Lemma 5
When using double hashing, with high probability over the entire course of the process,
We refer to the ancestry list of a bin at time as follows. The list begins with the balls that have had bin as one of their choices, where is the number of balls that have chosen bin up to time . Note that each is associated with a corresponding time and other bin choices. For each , we recursively add the list of balls that have chosen each of those bins up to time , and so on recursively. We also think of the bins associated with these balls as being part of the ancestry list, where the meaning is clear. It is clear that the ancestry list gives all the necessary information to determine the load of the bin at time (assuming the information regarding choices is presented in such a way to include how placement will occur in case of ties; e.g., the bin choices are ordered by priority). We note that the ancestry list holds more information (and more balls and bins) than the witness trees used by Vöcking (and by us in Section 2.2).
In what follows below let us assume is prime for convenience (we explain the difference if is not prime in footnotes). We claim that for asymptotic independence of the load among a collection of bins at a specific time when a new ball is placed, it suffices to show that these ancestry lists are small. Specifically, we start with showing in Lemma 6 that all ancestry lists contain only associated bins with high probability. We then show as a consequence in Lemma 7 that the ancestry lists of the bins associated with a newly placed ball have no bins in common with high probability. This last fact allows us to complete the main lemma, Lemma 5.
Lemma 6
The number of bins in the ancestry list of every bin after the first steps is at most with high probability.
We view the growth of the ancestry list as a variation of the standard branching process, by going backward in time. Let correspond to size of an initial ancestry list of a bin , consisting of the bin itself. If the th ball thrown has as one of its choices, then additional bins are added to the ancestry list, and we then have ; otherwise we have no change and . (Note that when measuring the size of the ancestry list in bins, each bin is counted only once, even if it is associated with multiple balls.) If the st ball thrown has a bin in the ancestry list as one of its choices, then (at most) bins are added to the ancestry list, and we set ; otherwise, we have . We continue to add to the ancestry list with at each step or , depending on whether the st ball has one of it choices as a bin on the ancestry list, or not.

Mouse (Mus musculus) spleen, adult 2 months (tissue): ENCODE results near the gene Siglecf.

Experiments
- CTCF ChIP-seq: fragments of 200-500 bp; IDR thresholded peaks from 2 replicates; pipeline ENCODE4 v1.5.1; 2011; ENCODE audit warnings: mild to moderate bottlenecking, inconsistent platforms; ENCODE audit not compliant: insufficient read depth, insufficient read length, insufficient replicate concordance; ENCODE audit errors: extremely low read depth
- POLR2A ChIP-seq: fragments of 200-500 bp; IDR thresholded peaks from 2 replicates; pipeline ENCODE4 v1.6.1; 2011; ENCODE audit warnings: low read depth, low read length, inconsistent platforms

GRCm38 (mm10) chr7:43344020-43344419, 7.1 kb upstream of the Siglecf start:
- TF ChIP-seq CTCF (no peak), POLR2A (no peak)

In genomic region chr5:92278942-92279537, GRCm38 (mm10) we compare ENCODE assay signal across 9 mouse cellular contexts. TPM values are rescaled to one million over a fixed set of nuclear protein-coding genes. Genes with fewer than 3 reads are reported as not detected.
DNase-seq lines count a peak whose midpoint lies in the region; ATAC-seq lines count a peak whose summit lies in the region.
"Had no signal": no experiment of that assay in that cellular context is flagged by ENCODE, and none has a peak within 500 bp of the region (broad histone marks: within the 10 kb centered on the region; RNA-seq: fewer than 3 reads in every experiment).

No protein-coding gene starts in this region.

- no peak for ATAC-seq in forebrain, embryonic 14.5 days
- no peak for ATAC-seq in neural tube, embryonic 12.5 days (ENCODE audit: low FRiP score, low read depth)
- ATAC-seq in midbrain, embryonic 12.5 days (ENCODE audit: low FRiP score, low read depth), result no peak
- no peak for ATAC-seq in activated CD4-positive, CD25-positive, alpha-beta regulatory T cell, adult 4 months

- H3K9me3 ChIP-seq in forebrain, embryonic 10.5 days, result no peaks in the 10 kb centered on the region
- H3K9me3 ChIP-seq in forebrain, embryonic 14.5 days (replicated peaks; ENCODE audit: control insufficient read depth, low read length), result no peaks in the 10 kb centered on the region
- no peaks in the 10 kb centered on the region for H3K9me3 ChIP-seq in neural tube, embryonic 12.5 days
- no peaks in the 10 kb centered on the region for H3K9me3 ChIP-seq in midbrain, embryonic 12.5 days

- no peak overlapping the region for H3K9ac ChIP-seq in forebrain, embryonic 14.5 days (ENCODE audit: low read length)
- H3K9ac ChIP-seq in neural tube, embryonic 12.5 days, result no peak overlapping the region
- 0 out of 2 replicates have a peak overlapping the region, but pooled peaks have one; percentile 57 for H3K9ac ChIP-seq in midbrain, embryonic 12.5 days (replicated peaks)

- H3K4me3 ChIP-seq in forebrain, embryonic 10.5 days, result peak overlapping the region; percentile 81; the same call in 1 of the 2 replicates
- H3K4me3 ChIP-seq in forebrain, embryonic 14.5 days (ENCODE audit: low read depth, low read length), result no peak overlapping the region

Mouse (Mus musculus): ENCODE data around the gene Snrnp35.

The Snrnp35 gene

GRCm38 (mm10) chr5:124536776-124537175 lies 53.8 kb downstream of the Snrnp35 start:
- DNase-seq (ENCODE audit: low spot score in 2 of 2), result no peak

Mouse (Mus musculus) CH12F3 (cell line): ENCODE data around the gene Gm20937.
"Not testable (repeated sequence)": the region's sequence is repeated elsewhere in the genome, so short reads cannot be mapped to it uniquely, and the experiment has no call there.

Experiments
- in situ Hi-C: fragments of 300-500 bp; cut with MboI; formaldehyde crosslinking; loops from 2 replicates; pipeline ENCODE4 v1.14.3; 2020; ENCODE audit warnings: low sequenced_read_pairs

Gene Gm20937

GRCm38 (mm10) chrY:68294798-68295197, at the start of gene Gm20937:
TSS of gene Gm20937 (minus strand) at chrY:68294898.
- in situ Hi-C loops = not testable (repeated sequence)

This process is almost equivalent to a GaltonWatson branching process where in each generation, each existing element produces 1 offspring with probability (or equivalently, moves itself into the next generation), or produces offspring (adding new elements) with probability . The one issue is that the production of offspring are not independent events; at most elements are added at each step in the process. (There is also the issue that perhaps fewer than elements are added when elements are added to the ancestry list; for our purposes, it is pessimistic to assume offspring are produced.) Without this dependence concern, standard results on branching process would give that , which is a constant. Further, we could apply (Chernofflike) tail bounds from Karp and Zhang [18, Theorem 1], which states the following: for a supercritical finite time branching process over time steps starting with , with mean offspring per element , and with , there exists constants and such that
In our setting, that would give that there exists constants and such that
This would give our desired high probability bound on the size of the ancestry list.
To deal with this small deviation, it suffices to consider a modified GaltonWatson process where each element produces offspring with probability ; we shall see that suffices. Let be the resulting size of this Galton Walton process. From the above we have that with high probability for some suitable constant .